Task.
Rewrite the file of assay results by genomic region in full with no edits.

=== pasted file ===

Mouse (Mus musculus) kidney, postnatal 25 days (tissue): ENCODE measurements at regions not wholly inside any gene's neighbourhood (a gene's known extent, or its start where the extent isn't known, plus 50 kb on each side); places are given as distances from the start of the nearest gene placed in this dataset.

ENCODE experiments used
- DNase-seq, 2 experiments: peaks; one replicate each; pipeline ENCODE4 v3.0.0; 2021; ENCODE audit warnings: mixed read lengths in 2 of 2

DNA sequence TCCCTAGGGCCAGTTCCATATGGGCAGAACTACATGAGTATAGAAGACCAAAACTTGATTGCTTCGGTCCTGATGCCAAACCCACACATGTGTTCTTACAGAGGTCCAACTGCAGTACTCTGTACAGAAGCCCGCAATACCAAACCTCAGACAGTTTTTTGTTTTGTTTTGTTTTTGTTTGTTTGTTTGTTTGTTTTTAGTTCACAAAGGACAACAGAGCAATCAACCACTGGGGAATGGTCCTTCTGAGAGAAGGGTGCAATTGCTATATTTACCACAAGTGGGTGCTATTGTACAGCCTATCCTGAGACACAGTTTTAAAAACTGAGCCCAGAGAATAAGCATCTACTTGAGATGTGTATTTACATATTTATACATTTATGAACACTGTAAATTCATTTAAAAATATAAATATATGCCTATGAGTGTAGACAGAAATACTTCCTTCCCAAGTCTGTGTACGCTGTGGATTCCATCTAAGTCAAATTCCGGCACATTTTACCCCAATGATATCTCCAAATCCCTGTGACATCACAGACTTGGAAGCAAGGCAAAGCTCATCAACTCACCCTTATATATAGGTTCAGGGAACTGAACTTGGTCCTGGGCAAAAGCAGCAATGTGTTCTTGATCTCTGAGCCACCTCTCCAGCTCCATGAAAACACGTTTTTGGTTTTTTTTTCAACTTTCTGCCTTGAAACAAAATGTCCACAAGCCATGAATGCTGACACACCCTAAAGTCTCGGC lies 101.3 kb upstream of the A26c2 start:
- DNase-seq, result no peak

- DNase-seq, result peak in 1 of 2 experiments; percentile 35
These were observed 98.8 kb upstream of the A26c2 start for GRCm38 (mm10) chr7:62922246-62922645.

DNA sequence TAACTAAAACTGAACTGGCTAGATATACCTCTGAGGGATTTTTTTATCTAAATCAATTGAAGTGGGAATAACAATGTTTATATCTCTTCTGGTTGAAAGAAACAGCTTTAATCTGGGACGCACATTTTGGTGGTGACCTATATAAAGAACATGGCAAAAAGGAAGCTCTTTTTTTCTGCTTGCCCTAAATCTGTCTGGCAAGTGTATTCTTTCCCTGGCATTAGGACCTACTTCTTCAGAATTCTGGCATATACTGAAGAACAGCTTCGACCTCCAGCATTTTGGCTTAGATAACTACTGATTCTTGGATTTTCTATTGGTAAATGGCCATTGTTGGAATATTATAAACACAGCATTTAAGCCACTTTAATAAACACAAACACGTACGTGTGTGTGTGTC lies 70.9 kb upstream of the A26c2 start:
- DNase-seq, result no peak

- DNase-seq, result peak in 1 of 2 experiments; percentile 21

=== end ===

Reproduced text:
Mouse (Mus musculus) kidney, postnatal 25 days (tissue): ENCODE measurements at regions not wholly inside any gene's neighbourhood (a gene's known extent, or its start where the extent isn't known, plus 50 kb on each side); places are given as distances from the start of the nearest gene placed in this dataset.

ENCODE experiments used
- DNase-seq, 2 experiments: peaks; one replicate each; pipeline ENCODE4 v3.0.0; 2021; ENCODE audit warnings: mixed read lengths in 2 of 2

DNA sequence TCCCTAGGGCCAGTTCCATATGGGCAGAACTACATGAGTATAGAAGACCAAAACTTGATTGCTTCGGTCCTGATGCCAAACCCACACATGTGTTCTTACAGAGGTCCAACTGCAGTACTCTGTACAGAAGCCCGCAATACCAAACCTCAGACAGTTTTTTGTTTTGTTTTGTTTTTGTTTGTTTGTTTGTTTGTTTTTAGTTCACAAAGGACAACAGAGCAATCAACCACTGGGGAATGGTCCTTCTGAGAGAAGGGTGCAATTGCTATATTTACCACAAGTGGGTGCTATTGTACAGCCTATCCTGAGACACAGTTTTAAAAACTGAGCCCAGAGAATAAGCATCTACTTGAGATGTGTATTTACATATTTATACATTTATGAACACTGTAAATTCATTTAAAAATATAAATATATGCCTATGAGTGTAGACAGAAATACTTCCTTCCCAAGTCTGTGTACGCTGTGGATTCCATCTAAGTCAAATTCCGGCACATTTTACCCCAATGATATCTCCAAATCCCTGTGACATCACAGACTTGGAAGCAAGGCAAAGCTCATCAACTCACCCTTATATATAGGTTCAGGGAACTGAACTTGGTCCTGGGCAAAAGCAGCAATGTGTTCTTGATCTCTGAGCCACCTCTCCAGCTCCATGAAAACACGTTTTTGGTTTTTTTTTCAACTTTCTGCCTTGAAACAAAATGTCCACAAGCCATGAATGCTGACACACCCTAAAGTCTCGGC lies 101.3 kb upstream of the A26c2 start:
- DNase-seq, result no peak

- DNase-seq, result peak in 1 of 2 experiments; percentile 35
These were observed 98.8 kb upstream of the A26c2 start for GRCm38 (mm10) chr7:62922246-62922645.

DNA sequence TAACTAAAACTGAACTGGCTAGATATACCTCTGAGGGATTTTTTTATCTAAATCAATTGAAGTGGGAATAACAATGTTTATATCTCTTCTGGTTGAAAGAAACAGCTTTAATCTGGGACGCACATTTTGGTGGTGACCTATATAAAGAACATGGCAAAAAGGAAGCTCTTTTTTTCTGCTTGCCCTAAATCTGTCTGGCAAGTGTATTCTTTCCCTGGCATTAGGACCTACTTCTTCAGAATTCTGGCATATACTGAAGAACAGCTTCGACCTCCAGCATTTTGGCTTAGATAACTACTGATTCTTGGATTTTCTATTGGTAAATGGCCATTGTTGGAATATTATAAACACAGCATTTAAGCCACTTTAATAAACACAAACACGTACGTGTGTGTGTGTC lies 70.9 kb upstream of the A26c2 start:
- DNase-seq, result no peak

- DNase-seq, result peak in 1 of 2 experiments; percentile 21